Sunday, October 28, 2012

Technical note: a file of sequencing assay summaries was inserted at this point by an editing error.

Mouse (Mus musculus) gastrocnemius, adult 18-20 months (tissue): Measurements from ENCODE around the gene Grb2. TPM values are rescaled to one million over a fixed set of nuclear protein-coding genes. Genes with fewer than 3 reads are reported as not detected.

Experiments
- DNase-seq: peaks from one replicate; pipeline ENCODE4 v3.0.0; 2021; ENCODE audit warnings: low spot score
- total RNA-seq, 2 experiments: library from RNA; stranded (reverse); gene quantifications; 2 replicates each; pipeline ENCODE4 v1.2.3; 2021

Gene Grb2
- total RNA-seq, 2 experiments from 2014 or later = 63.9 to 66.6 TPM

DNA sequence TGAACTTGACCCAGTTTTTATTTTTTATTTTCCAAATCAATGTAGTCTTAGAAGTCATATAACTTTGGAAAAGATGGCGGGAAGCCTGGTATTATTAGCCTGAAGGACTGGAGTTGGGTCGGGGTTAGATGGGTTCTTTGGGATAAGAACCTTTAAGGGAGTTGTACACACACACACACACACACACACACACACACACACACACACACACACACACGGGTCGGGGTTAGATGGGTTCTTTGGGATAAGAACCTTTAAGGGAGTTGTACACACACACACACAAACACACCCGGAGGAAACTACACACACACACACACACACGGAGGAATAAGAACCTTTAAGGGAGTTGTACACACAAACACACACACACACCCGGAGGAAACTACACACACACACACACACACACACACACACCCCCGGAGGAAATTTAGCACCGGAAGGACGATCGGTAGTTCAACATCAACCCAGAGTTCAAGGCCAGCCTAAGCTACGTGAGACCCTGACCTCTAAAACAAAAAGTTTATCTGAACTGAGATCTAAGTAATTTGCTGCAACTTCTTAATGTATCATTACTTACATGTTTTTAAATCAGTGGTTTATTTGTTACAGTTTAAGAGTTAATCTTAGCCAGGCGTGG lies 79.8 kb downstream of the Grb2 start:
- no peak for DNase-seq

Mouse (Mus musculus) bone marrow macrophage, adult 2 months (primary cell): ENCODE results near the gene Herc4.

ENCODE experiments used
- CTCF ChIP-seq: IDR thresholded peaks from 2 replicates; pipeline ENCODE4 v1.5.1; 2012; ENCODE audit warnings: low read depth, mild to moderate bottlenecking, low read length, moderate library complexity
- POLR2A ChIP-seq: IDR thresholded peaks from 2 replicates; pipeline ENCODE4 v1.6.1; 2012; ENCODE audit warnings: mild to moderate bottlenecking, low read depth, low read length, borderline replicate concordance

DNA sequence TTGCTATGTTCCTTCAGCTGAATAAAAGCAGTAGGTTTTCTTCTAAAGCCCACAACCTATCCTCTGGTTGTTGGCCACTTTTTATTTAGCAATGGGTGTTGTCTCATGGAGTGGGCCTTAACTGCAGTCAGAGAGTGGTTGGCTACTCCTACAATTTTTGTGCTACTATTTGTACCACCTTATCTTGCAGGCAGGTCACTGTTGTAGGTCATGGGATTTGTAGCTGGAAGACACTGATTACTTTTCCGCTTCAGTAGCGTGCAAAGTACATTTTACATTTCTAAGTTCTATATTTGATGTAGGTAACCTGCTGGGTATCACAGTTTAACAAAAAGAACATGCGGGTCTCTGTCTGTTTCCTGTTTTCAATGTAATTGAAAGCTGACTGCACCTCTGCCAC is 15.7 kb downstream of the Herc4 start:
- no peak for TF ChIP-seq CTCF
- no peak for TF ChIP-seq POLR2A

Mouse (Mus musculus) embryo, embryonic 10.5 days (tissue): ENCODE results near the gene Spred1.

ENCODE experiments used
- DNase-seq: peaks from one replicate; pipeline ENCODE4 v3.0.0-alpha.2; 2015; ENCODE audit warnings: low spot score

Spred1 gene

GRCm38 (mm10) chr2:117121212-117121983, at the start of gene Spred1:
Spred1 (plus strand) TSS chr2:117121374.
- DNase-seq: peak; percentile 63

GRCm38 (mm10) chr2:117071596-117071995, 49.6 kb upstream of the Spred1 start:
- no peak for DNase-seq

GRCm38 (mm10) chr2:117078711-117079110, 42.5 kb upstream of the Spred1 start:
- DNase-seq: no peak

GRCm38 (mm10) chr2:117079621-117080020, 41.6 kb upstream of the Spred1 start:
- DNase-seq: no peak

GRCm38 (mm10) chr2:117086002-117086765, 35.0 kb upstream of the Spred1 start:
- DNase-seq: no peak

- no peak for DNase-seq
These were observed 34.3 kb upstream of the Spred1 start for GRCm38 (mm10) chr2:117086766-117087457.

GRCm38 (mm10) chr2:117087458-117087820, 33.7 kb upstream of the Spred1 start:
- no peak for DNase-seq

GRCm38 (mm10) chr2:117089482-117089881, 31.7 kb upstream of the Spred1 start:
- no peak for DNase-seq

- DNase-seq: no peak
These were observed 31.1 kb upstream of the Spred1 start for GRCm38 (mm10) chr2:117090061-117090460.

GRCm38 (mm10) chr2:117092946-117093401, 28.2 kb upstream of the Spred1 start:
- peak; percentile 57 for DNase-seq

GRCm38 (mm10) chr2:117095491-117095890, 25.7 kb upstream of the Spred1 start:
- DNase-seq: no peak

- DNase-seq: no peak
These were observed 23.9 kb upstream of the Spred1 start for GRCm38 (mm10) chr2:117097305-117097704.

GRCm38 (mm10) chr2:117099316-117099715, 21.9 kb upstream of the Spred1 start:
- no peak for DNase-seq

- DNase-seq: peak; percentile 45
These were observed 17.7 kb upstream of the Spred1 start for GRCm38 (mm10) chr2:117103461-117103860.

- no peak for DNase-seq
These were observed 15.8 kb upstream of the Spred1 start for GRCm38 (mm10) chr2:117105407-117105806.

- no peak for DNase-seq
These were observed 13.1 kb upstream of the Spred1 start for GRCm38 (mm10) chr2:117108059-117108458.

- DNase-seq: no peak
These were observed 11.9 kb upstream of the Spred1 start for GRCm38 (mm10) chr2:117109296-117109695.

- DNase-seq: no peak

Mark 10: 46-52, NT page 47 They came to Jericho. As he and his disciples and a large crowd were leaving Jericho, Bartimaeus son of Timaeus, a blind beggar, was sitting by the roadside. When he heard that it was Jesus of Nazareth, he began to shout out and say, “Jesus, Son of David, have mercy on me!” Many sternly ordered him to be quiet, but he cried out even more loudly, “Son of David, have mercy on me!” Jesus stood still and said, “Call him here.” And they called the blind man, saying to him, “Take heart; get up, he is calling you.” So throwing off his cloak, he sprang up and came to Jesus. Then Jesus said to him, “What do you want me to do for you?” The blind man said to him, “My teacher, let me see again.” Jesus said to him, “Go, your faith has made you well.” Immediately he regained his sight and followed him on the way. Sermon Jesus makes a habit of slowing down to listen to people, maybe especially people sitting by roadsides, which often seems like a quality worth modeling. It seemed that was the case a couple of weeks ago when our Director of Christian Education, Susie Baxter, was leading her group of children up the stairs and to the front doors of this sanctuary. She was leading her Wednesday evening lesson, and so she told her group that there are things that you do when you’re preparing to enter a lot of places. When you get ready to go into school you make sure you have the right clothes on, your lunch packed, and your backpack ready. At the movies, you make sure you have your drink and your popcorn, and you have to have your ticket out to hand it to the person taking the tickets. “The same is true for church,” Miss Susie said as they stood just outside this sanctuary, “when you get ready to go into church it’s your heart that you have to get ready. You have to prepare your heart for worship.” After that she took the kids, I guess there were 10 or 11, back down the stairs and past Melvin who was sitting there, as he so often is, by the side of the road on the corner of 7th and High. Melvin looked at Miss Susie, then at the line of children following behind her, “All those your kids?” he asked. “Yes they are,” Miss Susie responded. At first glance you might think that she was only joking, but those who can really see know that they are all Miss Susie’s kids. But of course, not everybody can really see, and this blind man, Bartimaeus was blind to the world. He couldn’t work, he needed help getting from place to place, he had to sit by the roadside begging, never knowing whether someone had put a coin or a piece of broken glass in his bowl. He couldn’t see, but still he could see well enough to know that Jesus could help him, so when the opportunity came along, Jesus, Son of David, walking down the road that Bartimaeus was sitting beside, he would not be silenced by the crowd grown used to ignoring his shouts, and yelled out until he got Jesus’ attention. “What do you want me to do for you?” Jesus asked him. The blind man said to him, “My teacher, let me see again.” This interchange seems unnecessary in a way. Why did Jesus need to ask what Bartimaeus wanted? Shouldn’t Jesus have known that the blind man would want to be able to see? But Jesus lets him ask as though he were allowing Bartimaeus to decide for himself, the same way he lets us all choose to see. Miss Susie will take care of your kids whether you notice that she cares for them as her own or not. The choir will still sound just as good regardless of whether or not you know how much they practice the songs that they sing here on Sunday morning. Wilmoth will keep on playing – though she is really hard to see and maybe all you’ll ever see of her is the top of the back of her head. And the donuts will still be there, whether in your mind they just magically appear or you are given the eyes to see that Joe Graham has been bringing those donuts every single Sunday to our church for the last 12 years. You don’t have to see it, but if you ask and are given real sight, you will find yourself in the same position Bartimeaus did: able to clearly see what Jesus had done for him. Sometimes it’s easier not to see it this way. So many who benefit from miracles never fully recognize the magnitude of what’s been done for them. Some kill time in between cancer treatments by sitting by the fountain at the hospital smoking cigarettes. Some are spared from death by heart attack, and then send for McDonalds to celebrate. And then there are those who will beg you for your last dollar, then spend it on what will only make their life worse, because seeing a miracle for what it is demands something that not everyone is prepared to give. In a way it’s better to not see this church for what it is, because in recognizing how every part of this place that you enjoy got here there is only one thing you can do. Once you’ve realized that the only reason you have a place to sit is because a group of people gave money they could have spent on their selves, That the only reason you have a roof over your head is because a group of people pledged their hard earned money, That the only reason there is a railing to hold onto as you climb those steps out front, that the only reason we don’t burn up in the summer and freeze in the winter, that the only reason you have music to hear and a preacher to preach is because people, not different at all from me or from you, reached down into their pockets and gave of their time to make sure that this place kept going. But what else could they have done? Christ saved them. He gave them sight. He redeemed their life. Just as he filled Bartimaeus with comfort and hope, and able to clearly see what Jesus had done for him, he could do nothing else besides follow Christ on the way. This is the story of Bartimaeus, once blind but then given sight, but is it not your story as well? Once you were blind but now you see. Once you were broken but he put you back together. Once you were lost but now you are found. So today is the day for you to throw off your cloak and to follow him, to be about the work of doing for others what Christ has done for you, spreading the Gospel by not only benefitting from this church and all it offers, but participating in its work and becoming a part of this great work that God is doing in our world. You are not only the beneficiary of the gift that is Christ Jesus. You are invited to become a part of the work that he is doing. The pledge card you were given with your bulletin is an invitation – to contribute, with your money and your time in the work of God in the world. Amen.